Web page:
I once worked with an organization that was not quite as focused as it should have been. Their returns were on a long, slow, decline, and nobody was sure what to do.
After we clarified the company’s vision and three strategic priorities, I asked the President how many of the projects and initiatives throughout the organization were actually aligned with those few corporate priorities.
He wasn’t so sure.
We quickly scoured through every crevice of the organization, asking managers to fess up to their pet projects. These were all then neatly compiled onto a spreadsheet which tracked the project name, owner, dollar spend, and outcome. When all was said and done, we had tracked down over 300 unique projects.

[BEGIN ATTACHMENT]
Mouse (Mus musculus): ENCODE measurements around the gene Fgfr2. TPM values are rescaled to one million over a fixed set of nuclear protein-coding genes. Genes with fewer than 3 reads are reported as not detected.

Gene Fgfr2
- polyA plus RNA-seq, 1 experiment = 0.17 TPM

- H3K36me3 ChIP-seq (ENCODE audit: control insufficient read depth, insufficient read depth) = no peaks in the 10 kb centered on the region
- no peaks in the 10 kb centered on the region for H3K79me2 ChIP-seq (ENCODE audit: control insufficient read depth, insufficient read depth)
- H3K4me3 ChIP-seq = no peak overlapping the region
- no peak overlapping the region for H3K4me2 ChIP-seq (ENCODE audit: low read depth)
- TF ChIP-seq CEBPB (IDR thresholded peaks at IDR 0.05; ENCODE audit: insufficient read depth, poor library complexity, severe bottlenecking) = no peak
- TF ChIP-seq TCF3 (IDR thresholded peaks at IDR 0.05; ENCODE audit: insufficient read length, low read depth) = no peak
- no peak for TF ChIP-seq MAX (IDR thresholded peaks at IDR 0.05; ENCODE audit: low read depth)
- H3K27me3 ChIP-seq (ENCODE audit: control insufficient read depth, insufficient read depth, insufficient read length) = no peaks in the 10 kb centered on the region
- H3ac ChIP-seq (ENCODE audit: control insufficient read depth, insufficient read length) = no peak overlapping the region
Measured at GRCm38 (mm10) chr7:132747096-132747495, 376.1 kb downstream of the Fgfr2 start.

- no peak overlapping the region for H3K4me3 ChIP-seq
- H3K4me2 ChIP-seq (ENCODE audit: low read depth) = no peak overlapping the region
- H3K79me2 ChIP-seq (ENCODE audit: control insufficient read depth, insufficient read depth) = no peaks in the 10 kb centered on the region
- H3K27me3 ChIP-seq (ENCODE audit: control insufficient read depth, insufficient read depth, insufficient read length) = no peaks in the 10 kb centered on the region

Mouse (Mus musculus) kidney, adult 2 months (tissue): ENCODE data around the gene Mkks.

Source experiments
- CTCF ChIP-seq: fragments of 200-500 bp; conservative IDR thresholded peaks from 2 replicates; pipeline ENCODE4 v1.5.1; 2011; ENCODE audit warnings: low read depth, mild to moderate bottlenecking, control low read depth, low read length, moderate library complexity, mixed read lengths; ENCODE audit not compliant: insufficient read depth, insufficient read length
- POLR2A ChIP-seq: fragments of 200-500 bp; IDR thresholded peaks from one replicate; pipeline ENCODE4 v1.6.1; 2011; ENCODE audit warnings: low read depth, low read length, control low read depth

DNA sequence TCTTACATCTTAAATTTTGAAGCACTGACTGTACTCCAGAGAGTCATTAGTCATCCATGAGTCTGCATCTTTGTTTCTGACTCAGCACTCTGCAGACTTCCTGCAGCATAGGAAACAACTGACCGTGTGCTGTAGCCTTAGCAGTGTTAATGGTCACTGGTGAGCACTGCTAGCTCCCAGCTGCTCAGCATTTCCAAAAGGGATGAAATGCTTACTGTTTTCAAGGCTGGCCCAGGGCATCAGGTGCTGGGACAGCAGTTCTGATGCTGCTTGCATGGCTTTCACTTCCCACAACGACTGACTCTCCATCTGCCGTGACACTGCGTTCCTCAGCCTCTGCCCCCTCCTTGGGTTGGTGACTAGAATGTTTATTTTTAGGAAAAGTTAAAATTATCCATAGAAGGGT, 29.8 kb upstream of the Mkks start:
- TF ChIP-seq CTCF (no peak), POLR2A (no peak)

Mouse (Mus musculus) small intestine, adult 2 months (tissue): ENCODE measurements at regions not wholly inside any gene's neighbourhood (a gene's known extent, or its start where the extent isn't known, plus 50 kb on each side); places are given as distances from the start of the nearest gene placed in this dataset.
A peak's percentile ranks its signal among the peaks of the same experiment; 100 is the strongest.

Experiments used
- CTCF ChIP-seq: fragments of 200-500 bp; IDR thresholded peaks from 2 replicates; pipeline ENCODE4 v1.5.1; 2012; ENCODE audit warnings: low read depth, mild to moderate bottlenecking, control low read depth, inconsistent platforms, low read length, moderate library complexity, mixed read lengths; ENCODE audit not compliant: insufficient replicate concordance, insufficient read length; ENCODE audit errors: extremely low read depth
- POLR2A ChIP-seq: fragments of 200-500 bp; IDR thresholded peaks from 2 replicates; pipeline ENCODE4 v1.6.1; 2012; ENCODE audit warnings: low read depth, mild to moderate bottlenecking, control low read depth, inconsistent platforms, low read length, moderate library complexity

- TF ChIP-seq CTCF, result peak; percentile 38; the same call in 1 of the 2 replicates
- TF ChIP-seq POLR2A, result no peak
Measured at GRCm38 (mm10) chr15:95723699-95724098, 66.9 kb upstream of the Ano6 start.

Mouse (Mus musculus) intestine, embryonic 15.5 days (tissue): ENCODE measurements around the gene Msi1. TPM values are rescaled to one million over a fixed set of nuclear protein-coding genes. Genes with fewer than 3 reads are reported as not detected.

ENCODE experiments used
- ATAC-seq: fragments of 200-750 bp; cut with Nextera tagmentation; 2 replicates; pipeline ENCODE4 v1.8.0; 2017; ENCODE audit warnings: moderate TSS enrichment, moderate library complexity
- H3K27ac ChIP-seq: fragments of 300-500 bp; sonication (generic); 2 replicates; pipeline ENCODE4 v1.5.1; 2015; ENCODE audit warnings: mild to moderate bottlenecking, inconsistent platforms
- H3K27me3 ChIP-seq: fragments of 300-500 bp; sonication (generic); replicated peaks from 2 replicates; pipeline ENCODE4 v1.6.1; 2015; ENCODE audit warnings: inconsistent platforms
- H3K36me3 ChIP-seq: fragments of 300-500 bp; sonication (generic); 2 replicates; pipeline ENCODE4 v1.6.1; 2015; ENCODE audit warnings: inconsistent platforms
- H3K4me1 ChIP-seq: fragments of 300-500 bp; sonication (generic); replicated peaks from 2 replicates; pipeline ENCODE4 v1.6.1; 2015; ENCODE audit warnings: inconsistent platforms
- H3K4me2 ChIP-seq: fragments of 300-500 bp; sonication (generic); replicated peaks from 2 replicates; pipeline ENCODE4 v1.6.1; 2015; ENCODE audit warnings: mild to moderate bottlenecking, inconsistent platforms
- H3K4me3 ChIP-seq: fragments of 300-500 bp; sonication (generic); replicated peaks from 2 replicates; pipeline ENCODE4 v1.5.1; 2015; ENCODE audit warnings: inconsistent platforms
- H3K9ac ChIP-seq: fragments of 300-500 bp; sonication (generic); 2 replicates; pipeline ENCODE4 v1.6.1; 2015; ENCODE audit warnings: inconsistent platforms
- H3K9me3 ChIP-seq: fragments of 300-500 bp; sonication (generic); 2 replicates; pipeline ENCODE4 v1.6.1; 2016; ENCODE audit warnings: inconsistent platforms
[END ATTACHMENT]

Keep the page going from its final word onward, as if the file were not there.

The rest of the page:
“Huh,” said the President as he scrolled through the list, taking note of the dozens of activities he formerly had no knowledge of.
We then held up each and every project against those three strategic priorities, to see if they fit. The thinking went like this: if the organization’s efforts and energies were being channeled into activities that didn’t line up with its priorities, then no matter how worthy the project, it was simply holding the company back from achieving its goals.
Each project was organized into three simple color-coded categories: green (Yes/Continue); yellow (Good Idea/Not Now); and red (No/Stop). By the time we finished, $5 million worth of misaligned projects were shut down.